Thursday, February 28, 2013

Grab a Box of Kleenex

Head over to Rachel's blog for a video gone viral that is sure to make you bawl, baby, bawl.

Rachel went on to relate a story that involved my son, Tim:

A few weeks ago, we had our last home games for Junior Varsity. There were two boys on the team who hadn’t scored yet (they hadn’t gotten tons of playing time this season, which is only nice in that it means we had a lot of close games that we actually won!). So this, our last home game, Paul put them in the game. 
You could tell the boys on the team were focused on getting the ball to those boys. A few minutes in, one of the point guards passed the ball to William. He shot that ball and…SCORED! I think it may have been a three. The gym went nuts. I looked across the court to see Paul (William’s dad) standing up with his arms raised in the air. I was standing next to my mom and we both had tears welling up in our eyes. His victory was his dad’s victory was the entire home team’s victory. 
The other boy, Tim, came in after that. The boys fed him the ball and he probably took about six or seven shots. He didn’t end up scoring, but I don’t really feel like that diminished all the love that was just pouring out of the stands for that kid. I know that sounds hokey but I don’t care. Everyone was chanting “Tim! Tim! Tim!” and I was proud to be a part of a school that knew exactly who that kid was and how badly they wanted him to score.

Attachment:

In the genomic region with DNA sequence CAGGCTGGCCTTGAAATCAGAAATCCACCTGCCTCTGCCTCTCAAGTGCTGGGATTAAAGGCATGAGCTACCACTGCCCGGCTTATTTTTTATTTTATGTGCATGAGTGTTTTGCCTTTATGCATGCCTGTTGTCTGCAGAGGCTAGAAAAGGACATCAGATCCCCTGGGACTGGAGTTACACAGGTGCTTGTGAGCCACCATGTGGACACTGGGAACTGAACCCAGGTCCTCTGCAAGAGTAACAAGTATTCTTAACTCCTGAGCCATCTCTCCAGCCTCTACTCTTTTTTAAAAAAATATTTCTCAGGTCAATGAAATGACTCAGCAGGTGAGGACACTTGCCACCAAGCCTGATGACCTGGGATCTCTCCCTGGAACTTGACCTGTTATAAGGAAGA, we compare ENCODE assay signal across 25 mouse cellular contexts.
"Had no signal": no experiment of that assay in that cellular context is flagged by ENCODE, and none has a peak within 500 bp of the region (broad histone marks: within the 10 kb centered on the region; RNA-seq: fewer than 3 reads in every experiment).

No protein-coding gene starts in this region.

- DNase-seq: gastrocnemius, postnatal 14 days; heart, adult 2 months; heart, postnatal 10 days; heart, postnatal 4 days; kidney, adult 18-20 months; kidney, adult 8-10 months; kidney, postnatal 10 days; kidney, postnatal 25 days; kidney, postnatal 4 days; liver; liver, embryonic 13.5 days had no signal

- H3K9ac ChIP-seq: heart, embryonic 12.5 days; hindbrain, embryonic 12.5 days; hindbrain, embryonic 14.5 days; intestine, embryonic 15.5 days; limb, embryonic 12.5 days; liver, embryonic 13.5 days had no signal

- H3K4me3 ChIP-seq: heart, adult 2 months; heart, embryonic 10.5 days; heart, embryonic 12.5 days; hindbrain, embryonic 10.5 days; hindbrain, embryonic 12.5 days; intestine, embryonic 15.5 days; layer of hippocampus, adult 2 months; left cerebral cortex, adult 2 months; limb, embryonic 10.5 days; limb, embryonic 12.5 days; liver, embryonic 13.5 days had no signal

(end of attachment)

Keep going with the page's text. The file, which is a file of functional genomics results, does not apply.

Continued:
Sports can be so awesome, y’all.

And in the comments, I wrote this:

Tim’s  Mom weighing in . . . 
The scene at our basketball game was something to watch, and several funny things happened after the game. 
First, Rachel’s oldest son, Ethan, was named MVP at the end of our tournament. He came up to Tim after the game, held out the trophy and said, “Really, Tim, this should go to you.” 
 “Yeah?” Tim asked. 
 “Uh . . . no,” Ethan said, shaking his head. 
And they both laughed. 
 A few days later I was asking Tim about the varsity team which, to put a positive spin on it, is in a building year. 
 “Why haven’t they won more games,” I asked Tim. 
 “Most of our best players are freshmen or sophomores,” he told me “But we are so good. In a year or two, we’re going to rock. We are, like, great athletes.” 
I was surprised by the reflexive way Tim used first person plural – we, and not third person plural – they
“Does it ever bother you that you’re not as good at sports as some of the other boys,” I asked. 
“Nah, I’m amazingly gifted in lots of other ways,” he informed me without the slightest trace of irony. 
“No self-esteem issues, huh, Tim?” 
“Uh . . . no.”

Since birthing my first child, I've thought long and hard about the maelstrom of motivations and emotions that comes with the job. Performance anxiety is one of them. Beginning with T-ball and ending with, well, I have absolutely no idea when it all ends and come to think about it, some of the struggles we moms face began l-o-n-g before T-ball when the mother sitting next to us at the park innocently said, "Janey slept seven hours last night," and we wondered why our kid had slept for just two.

It's walking and potty training, phonics and backyard soccer, the fourth grade play and the middle school honor roll.